Imagine being at the end of your rope financially and being given one opportunity to pay nearly a lifetime of debt in a fight to the “debt” on the open seas. Yeah, I said “debt” not death. Unlike, the kids from Battle Royale, Kaiji and the other down-and-out passengers of the Espoir are not give knives, guns, explosive etc. Instead they are given a stacks of high interest Yakuza cash and a mysterious envelope that will set the stage of exactly what type of war of wager they will fight.
From the beginning of the series it’s easy to relate with the main character Kaiji, that is, if you are a complete loser! You see Kaiji has made some seriously bad choices in his life and he is struggling beneath the weight of them all. Unfortunately his would be savior is a yakuza recruiter for what he himself calls the “floating slaughterhouse”. I found the show thus far to have an interesting enough plot to watch for now. I’ll give it at least one more episode to see what happens. I don’t particularly care for the art style, although it does remind me slightly of character designs from The Venture Brothers (only much more angular). The music is not to shabby and appropriately moody for this show. If you do watch this show, however, be prepared to be intrigued by and/or amused by the real name of the game on the Espoir (aka the floating slaughterhouse) after Kaiji opens the mysterious envelope.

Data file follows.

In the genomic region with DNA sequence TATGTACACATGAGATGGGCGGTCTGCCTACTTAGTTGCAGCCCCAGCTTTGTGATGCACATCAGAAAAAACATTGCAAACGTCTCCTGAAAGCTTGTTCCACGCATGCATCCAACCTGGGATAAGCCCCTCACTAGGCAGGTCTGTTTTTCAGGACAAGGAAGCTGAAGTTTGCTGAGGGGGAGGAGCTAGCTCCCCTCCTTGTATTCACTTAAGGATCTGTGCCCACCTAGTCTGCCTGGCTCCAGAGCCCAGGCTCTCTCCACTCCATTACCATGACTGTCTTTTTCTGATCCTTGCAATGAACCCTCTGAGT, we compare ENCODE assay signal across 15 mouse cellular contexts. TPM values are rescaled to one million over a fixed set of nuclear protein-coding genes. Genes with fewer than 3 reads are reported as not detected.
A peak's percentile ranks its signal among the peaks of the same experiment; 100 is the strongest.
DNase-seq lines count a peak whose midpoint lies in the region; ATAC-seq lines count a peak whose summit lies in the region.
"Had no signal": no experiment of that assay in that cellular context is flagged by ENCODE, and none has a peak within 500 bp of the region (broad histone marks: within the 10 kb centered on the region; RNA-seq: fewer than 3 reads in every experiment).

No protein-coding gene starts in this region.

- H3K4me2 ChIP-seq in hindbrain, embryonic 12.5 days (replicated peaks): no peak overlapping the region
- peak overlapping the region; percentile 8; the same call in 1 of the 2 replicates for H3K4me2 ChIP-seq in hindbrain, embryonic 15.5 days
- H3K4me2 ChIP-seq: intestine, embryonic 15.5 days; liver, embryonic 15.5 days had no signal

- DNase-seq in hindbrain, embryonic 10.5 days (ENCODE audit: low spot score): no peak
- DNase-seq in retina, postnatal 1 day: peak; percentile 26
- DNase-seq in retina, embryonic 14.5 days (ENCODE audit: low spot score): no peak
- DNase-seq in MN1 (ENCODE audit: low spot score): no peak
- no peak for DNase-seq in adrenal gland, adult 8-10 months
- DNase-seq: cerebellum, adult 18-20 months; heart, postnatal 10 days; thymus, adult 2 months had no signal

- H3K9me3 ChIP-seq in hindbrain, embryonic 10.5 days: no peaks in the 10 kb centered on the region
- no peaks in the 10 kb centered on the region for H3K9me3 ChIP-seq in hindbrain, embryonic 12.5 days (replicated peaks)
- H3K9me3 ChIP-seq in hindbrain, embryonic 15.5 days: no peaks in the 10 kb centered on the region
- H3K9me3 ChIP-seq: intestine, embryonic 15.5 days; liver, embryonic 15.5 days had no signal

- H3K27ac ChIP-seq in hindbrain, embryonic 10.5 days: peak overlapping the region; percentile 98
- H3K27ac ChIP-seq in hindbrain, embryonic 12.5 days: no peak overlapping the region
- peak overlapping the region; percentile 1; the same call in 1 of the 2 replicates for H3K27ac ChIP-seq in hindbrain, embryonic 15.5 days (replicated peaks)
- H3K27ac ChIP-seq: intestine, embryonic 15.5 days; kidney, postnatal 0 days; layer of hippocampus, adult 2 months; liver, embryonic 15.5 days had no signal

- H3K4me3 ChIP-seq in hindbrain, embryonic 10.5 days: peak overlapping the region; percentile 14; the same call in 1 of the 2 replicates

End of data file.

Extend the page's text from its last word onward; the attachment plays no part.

Japanese Man Arrested for Selling Pirated Ghibli DVDs
Kazue Orita, a tutoring school manager in Eniwa City in the northern Japanese island of Hokkaido, was arrested this week on suspicion of selling pirated anime DVDs. The man allegedly sold unauthorized DVD copies of My Neighbor Totoro, Laputa – Castle in the Sky, and other Studio Ghibli movies through Internet auctions and other means. Officials said he sold a six-disc package of pirated DVDs, smuggled from China, for 7,500 yen (about US$65). He allegedly sold over 400 DVDs for 530,000 yen (US$4,600). Police are investigating the details of the smuggling methods used.
Selling pirated copies of studio Ghibli films in Japan is kinda like selling pirated Disney films here in the states, it’s sure to bite you in the ass…or is it? Oh yeah, there are all those guys on the street corners selling pirated videos and they never seem to get caught. Not only that they always seem to have all the newest cute Disney/Pixar films. You know? For the kids! Because kids will watch anything animated even it is clear it was filmed from the back of the theater and the sound sounds like it was recorded in barrel. Getting videos for your kids this way has to be entertaining too, since they will most likely grow up thinking you buy dvds off a blanket beside the local taco stand and not from BlockBuster.